Her tireless work has helped countless women throughout Palestine. Women’s rights advocate Salwa Duaibis speaks to Amal Awad about working with women under occupation and their extraordinary resilience.
Earlier this year, Four Corners, an Australian current affairs programme on the national broadcast network ABC, aired a show that turned the spotlight on children in Palestine.[i] More specifically, the segment ‘Stone Cold Justice’ documented the crushing reality of life in the Occupied Territories, with a focus on the way the Israeli army targets and prosecutes young Palestinian boys.
Among the voices heard in this heartbreaking piece was that of Salwa Duaibis of the Women’s Centre for Legal Aid and Counselling (WCLAC), an independent non-governmental organisation based in Ramallah, whose aim is to develop a democratic Palestinian society based on principles of gender equality and social justice.
“WCLAC aims to address the causes and consequences of gender-based violence within the Palestinian community as well as the gender-specific effects of human rights violations arising from prolonged occupation,” explains Salwa.
“To this end, WCLAC acts not only to reverse negative cultural legacies and discriminatory social attitudes towards Palestinian women, but also to address the needs of women who are victims of Israel’s actions in Palestine.”
Salwa says WCLAC is “a leading defender of women’s rights in Palestine”, and is unwavering in its commitment to provide legal aid, social counselling and protection services to women in an environment where human rights abuses are rampant and women’s issues are regularly overlooked.
Through Salwa’s work as head of the international advocacy programme at WCLAC, she has heard many a disturbing tale from mothers who were forced to watch their sons marshalled out of their homes in the middle of the night.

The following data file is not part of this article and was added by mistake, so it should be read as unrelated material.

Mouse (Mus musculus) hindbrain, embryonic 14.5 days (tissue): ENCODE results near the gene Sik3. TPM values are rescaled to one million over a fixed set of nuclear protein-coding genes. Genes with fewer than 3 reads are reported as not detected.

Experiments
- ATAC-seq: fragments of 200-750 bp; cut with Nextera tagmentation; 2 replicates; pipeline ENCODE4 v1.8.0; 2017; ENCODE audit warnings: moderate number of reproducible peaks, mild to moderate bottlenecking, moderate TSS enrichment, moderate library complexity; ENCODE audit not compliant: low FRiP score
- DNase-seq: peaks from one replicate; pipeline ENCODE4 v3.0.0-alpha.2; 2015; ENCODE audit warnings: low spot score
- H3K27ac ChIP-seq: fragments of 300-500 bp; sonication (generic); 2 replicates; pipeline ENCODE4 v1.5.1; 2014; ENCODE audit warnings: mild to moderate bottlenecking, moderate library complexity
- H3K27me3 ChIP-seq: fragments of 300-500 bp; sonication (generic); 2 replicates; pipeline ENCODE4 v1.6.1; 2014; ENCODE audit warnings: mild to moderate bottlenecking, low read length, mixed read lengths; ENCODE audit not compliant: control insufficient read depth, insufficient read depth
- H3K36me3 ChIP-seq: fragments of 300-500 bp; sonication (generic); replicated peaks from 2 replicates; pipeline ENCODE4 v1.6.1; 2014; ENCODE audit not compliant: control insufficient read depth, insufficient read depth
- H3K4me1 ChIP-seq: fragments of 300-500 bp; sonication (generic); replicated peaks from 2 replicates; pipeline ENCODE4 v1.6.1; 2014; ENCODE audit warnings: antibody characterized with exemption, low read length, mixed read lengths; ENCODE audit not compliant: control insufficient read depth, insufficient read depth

In her role in the advocacy programme, which was established to monitor and document Israel’s human rights violations and to highlight the gender-specific impact of these violations, Salwa sees approximately 150 testimonies collected each year from Palestinian women living in the West Bank, East Jerusalem and the Gaza Strip.
“The testimonies are used in advocacy campaigns, giving voice to women who live behind the Wall, near settlements or beside bypass roads. Palestinian women tell incredible human stories about themselves and their families, which have a long-lasting impact on the listener, making them powerful advocates on behalf of all Palestinians.”
This sort of work is not new to Salwa, herself a powerful advocate. She has spent much of her professional life invested in aiding the oppressed, with some interesting approaches to addressing injustice. Before joining WCLAC, Salwa operated a women’s cooperative that employed about 40 women in the first West Bank manufacturing operation to export high quality women’s lingerie. The clients were top retail outlets in the United States and Europe, such as Harrods, Victoria’s Secret and Sax Fifth Avenue.
The aim of the enterprise was to identify and challenge obstacles to direct trade between the occupied territory and the rest of the world, explains Salwa. Moreover, the intention was to demonstrate that, if given the opportunity, Palestinians – especially women – are capable of successfully competing in the world market.
“Pieces of silk G-strings, camisoles, night dresses and robes sold in upmarket retail outlets carried the label ‘Made in the Israeli occupied West Bank’. Women felt proud of their product and were able to earn good income, in some cases more than the men in their families. They happily challenged restrictions imposed by the Israeli military such as curfews, power cuts, checkpoints and even arrest in order to meet strict deadlines while maintaining a high standard.”